CNN outlines additional guidelines for debate simulcast

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With tradition seemingly out the window in the 2024 presidential election debates, CNN has come out with a set of guidelines for other networks opting to carry its live feed of the cycle’s first matchup between President Joe Biden and Donald Trump

Sources close to the event outlined a set of distribution guidelines that CNN has sent to other networks to the L.A. Times. A CNN spokesperson confirmed the accuracy of that report to NewscastStudio. 

The debate airs June 27, 2024.

CNN is asking who opt to carry the live feed to keep its bug on-screen and visible at all times. Other bugs can be added to the mix, but can’t cover up CNN’s.

It also appears that CNN is planning to feature its iconic logo in the background behind the candidates, another prominent opportunity to drive home the point it’s is providing the content.

The rules also extend to exactly what other networks can call the broadcast. They are required to refer to it as the “CNN Presidential Debate Simulcast” in promotional materials. TV listings are required to use the title “Simulcast: CNN Presidential Debate.”

Other rules have already been known for some time.

CNN has barred other networks from using split screens or squeezebacks alongside the live feed to add their own content. Anchors and commentators also cannot appear on-screen or via audio during the debate.

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Both of these rules effectively make it impossible for other networks to turn the CNN feed into a unique version of the broadcast.

The other networks can opt to cover the advertisements CNN has sold for the two, 3-minute and 30-second breaks with their own ads or promos, but are also barred from using the time to add commentary or analysis.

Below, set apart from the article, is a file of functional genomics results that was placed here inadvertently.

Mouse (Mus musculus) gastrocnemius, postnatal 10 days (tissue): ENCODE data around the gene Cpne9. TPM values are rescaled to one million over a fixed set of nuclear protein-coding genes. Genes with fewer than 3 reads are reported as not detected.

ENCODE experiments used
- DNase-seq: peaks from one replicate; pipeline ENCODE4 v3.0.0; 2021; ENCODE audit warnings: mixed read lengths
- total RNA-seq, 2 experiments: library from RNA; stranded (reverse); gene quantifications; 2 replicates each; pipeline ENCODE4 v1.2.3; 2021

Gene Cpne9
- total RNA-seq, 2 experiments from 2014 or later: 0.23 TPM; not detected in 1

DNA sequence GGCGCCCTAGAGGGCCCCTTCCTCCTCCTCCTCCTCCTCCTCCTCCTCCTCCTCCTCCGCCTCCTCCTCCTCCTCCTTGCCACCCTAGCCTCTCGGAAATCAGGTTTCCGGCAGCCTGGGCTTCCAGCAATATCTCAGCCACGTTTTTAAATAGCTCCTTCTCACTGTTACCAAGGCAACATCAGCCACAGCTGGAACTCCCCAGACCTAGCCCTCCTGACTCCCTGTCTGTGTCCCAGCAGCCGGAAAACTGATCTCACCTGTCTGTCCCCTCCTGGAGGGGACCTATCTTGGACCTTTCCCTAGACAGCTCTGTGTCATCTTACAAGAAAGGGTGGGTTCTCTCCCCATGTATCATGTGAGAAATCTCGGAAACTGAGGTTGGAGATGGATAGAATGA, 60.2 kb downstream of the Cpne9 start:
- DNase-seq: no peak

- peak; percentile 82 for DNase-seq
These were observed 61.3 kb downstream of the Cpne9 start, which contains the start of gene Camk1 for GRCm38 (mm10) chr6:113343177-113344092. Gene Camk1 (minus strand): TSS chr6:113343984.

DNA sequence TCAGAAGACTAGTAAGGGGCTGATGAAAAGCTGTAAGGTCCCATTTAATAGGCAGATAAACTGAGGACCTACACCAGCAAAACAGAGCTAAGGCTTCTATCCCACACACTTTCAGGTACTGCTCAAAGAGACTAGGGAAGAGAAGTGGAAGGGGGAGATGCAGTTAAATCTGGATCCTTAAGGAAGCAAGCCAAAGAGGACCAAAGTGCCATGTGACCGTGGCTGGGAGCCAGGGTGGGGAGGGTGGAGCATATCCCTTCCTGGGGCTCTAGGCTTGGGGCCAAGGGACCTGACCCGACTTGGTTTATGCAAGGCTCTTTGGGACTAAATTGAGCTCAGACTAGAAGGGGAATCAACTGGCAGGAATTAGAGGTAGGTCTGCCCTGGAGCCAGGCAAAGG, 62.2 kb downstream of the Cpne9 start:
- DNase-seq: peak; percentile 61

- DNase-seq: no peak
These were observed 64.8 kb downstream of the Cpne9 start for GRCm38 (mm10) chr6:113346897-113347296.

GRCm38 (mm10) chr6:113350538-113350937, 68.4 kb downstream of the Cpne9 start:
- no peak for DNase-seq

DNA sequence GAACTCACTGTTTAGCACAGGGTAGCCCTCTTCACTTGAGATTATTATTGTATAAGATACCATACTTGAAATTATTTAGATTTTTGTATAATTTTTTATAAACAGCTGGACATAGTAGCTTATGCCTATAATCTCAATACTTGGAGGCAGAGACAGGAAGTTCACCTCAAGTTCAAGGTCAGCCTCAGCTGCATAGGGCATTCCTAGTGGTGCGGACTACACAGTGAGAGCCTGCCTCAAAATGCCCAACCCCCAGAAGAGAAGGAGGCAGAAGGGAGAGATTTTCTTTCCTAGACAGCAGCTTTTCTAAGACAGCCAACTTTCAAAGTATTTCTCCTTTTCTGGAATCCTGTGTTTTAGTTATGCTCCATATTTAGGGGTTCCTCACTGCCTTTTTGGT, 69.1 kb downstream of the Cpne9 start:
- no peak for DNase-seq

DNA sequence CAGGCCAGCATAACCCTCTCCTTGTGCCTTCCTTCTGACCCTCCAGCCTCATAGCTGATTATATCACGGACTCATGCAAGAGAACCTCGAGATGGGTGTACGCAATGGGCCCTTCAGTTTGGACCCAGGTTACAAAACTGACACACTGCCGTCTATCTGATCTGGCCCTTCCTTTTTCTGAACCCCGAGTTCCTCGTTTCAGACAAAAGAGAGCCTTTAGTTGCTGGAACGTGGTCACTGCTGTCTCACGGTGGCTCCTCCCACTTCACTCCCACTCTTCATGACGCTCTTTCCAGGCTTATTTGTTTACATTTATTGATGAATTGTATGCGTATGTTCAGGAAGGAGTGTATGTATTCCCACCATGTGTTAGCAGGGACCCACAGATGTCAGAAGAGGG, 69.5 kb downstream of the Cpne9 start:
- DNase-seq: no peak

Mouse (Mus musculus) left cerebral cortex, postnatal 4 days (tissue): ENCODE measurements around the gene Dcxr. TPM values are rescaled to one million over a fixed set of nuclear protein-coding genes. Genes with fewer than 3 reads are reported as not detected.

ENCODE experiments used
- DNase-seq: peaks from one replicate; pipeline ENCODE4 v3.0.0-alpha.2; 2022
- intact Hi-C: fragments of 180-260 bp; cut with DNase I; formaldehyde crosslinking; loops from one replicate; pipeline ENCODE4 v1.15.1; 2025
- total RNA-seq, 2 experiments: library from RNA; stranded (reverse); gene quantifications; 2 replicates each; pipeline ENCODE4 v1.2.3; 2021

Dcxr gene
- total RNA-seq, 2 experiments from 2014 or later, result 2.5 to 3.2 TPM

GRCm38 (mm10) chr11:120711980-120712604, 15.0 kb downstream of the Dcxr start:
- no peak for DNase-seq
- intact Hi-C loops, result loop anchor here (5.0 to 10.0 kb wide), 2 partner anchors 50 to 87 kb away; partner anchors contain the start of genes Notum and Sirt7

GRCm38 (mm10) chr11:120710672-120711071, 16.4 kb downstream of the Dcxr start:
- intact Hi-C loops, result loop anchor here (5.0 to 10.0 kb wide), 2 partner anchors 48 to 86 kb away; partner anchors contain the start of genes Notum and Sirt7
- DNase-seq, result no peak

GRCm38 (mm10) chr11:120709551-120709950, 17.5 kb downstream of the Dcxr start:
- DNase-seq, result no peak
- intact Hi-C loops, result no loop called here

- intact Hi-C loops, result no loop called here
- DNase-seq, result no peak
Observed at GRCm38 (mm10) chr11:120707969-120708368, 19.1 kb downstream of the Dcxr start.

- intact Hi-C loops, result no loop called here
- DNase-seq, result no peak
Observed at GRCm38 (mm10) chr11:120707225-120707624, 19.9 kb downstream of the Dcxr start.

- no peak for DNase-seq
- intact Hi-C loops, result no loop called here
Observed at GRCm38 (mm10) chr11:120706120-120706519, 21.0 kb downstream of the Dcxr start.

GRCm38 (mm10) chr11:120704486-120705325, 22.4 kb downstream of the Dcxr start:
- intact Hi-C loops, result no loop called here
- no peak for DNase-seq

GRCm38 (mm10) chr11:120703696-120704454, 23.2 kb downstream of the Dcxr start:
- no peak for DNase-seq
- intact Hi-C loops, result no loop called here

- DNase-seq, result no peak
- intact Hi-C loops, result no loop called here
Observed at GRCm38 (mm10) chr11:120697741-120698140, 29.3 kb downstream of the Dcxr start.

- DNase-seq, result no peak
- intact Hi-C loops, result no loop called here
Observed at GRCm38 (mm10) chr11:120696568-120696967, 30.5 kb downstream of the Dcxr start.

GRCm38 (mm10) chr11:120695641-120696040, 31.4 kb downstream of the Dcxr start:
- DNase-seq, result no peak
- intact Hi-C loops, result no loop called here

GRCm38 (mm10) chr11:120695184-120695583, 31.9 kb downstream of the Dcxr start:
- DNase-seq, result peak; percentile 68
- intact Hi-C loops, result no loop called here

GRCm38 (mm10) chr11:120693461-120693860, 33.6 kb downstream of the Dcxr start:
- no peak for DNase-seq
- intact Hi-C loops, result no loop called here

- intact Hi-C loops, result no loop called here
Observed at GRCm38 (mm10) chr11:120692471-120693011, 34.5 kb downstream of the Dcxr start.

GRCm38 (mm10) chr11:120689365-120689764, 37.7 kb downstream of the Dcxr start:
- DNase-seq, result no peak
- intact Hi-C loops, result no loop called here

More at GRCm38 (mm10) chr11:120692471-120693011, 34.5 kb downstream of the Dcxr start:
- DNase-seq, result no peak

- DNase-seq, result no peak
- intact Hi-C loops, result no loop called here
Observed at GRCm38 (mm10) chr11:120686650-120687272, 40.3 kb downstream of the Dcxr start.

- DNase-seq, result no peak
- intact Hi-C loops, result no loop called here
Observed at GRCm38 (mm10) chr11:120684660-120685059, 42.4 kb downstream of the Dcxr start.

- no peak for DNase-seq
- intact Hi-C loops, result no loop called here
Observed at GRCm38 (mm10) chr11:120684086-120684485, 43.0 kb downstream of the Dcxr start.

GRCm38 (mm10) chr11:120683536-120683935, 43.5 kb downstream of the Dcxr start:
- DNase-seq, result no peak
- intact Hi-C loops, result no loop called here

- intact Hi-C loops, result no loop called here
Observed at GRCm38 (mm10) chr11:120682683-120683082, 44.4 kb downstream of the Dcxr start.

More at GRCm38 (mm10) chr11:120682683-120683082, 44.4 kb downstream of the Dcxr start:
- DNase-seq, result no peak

CNN is allowing other networks to use the time before and after the debate itself for this purpose, though there’s likely little it could do to prevent other networks from doing so.

There have been no formal announcements if any networks will take CNN up on the offer to simulcast, though running competing programming during the time may be a futile attempt, especially for cable news channels whose audience is probably more likely to flip over to CNN.

The Times reported that some broadcasters are reportedly pushing back on some of CNN’s requirements.

The network did not address if it has been in talks with other networks or if it is aware of any that have agreed to the terms when asked by NewscastStudio.

CNN, for its part, notes that it is absorbing the entire cost of producing the debate. 

Any broadcasters violating the rules will lose the right to carry the simulcast, though it’s not immediately clear what repercussions could be for doing so, and CNN did not clarify that to NewscastStudio.

Laying out ground rules for carrying the debate, which could be considered to be copyrighted by CNN, isn’t unreasonable or unheard of. From a legal perspective, the right to carry the debate could likely been seen as a licensing agreement — however formal or informal — of sorts that, in turn, has certain limitations and requirements. 

Most news organizations use short clips or excerpts from other networks’ reporting on their own air, typically with an on-screen credit.

For big, exclusive interviews or other programming likely to be included in other broadcasters’ content, many networks will add a prominent network logo to the video clip that anyone using the clip is required, at least under the usage guidelines, to keep visible. 

After the live simulcast has completed, CNN said clips from the debate will be subject to a separate set of guidelines, which are largely similar to others for similar events. These often include limits on how long a single clip can be, how many can be used within a certain span of airtime as well as guidelines or crediting and digital usage.

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